Technology boost to help address one of the biggest challenges facing cancer research today

Marija-Koljic-CREDIT-UQ's-Institute-for-Molecular-Bioscience - Copy small for webA $2M grant from Australian Cancer Research Foundation (ACRF) has been awarded to a Peter Mac-led application from members of the Victorian Comprehensive Cancer Centre (VCCC) to establish The ACRF Tumour Heterogeneity Program.

This investment will see world-leading researchers from the Peter MacCallum Cancer Centre, Walter and Eliza Hall Institute of Medical Research (WEHI) and the University of Melbourne join forces to address one of the biggest challenges facing cancer research today.

Tumour heterogeneity occurs when more than one distinct cancer mutation exists, either within one tumour or when there are variations of cancer mutations between tumour types. These mutations can evolve differently over time and cause significant challenges in designing effective treatment strategies.

The Program will work towards a better understanding of the diversity of evolutionary changes that result from tumour heterogeneity, gaining information that will be critical to the development of strategies that overcome and/or exploit this diversity and ultimately improve patient survival across many cancer types.

While cancer research efforts have reached a high level of sophistication, knowledge of the full extent of tumour heterogeneity remains limited, hindering efforts to understand patterns of tumour evolution, select effective therapies and combat treatment resistance in the clinical setting.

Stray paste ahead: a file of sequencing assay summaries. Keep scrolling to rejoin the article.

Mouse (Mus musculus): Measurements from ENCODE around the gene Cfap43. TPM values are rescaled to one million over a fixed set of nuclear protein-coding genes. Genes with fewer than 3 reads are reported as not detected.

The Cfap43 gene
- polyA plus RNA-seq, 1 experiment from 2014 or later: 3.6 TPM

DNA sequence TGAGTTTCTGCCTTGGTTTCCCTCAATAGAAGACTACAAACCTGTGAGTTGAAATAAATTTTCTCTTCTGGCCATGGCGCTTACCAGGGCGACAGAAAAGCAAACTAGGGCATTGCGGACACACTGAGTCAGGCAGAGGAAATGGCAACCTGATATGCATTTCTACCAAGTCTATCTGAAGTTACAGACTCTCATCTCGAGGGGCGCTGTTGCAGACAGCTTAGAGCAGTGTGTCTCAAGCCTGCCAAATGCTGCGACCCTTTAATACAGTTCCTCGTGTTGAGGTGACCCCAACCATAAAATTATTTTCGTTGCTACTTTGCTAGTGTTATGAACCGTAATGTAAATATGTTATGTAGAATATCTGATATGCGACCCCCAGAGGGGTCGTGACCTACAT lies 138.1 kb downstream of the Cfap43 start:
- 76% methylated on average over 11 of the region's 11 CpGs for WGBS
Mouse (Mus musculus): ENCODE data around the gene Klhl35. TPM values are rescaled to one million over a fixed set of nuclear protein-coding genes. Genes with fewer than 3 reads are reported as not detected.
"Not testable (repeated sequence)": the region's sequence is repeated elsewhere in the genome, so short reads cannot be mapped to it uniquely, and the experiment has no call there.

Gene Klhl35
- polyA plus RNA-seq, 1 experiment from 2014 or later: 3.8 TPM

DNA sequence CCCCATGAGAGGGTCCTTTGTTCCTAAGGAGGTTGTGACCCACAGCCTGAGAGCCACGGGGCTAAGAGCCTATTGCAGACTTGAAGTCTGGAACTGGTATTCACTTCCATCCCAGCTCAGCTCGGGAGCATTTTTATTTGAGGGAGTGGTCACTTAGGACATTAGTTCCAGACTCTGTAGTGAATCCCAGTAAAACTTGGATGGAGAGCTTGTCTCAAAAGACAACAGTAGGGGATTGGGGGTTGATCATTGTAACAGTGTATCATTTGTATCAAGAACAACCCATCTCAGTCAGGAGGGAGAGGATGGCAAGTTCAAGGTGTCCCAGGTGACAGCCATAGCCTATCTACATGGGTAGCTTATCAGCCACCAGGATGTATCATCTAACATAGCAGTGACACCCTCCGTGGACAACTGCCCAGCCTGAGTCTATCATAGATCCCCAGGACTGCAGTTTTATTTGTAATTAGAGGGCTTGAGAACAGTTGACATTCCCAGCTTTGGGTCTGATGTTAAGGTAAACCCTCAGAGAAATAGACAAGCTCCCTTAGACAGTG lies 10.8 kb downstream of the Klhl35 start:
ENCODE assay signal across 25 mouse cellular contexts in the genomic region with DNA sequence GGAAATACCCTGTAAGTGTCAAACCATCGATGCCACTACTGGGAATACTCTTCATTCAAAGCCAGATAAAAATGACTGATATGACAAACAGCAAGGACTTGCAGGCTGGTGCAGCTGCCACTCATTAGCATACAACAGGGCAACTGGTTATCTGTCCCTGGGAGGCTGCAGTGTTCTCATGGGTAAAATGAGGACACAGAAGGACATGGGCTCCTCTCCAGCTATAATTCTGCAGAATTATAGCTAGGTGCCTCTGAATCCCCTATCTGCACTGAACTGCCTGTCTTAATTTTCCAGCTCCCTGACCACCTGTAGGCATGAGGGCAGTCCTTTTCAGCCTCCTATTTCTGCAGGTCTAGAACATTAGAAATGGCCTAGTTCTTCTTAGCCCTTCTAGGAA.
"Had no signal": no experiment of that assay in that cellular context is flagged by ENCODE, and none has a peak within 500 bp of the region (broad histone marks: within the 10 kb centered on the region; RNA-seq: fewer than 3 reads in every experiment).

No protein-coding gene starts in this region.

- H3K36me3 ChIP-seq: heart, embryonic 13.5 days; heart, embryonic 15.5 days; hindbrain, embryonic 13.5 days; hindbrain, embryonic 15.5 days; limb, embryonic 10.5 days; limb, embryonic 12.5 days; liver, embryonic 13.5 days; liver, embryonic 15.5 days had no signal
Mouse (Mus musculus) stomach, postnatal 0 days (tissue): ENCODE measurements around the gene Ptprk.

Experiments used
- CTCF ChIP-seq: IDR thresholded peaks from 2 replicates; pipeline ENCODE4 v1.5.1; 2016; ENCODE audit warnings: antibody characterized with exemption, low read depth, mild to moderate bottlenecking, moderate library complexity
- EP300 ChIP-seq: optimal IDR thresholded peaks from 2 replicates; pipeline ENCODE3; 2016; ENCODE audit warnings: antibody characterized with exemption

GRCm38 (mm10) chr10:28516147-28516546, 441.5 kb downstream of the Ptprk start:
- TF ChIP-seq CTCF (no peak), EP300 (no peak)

“New technologies now provide us with unprecedented opportunities to research and understand fundamental questions about tumour heterogeneity,” says Peter MacCallum Cancer Centre Associate Professor, Sarah Jane Dawson, who led the application on behalf of the partnership.

“With ACRF’s support, the combined power of our laboratory and translational research will deepen our understanding of tumour heterogeneity and accelerate discoveries so they can directly benefit patients with cancer sooner,” says Associate Professor Dawson.

“ACRF exists to challenge researchers and encourages them to look at new ways of working together in an effort to realise new insights and bold ideas. We are proud to continue to support the collaborative efforts of the VCCC,” says Professor Ian Brown, CEO Australian Cancer Research Foundation.

“Many of the research institutes involved in this new initiative have received grants in the past from Australian Cancer Research Foundation, including Peter MacCallum Cancer Centre, University of Melbourne and Walter Eliza Hall Institute. The Australian Cancer Research Foundation is proud to continue to support the world-class cancer research at these institutes,” says Professor Brown.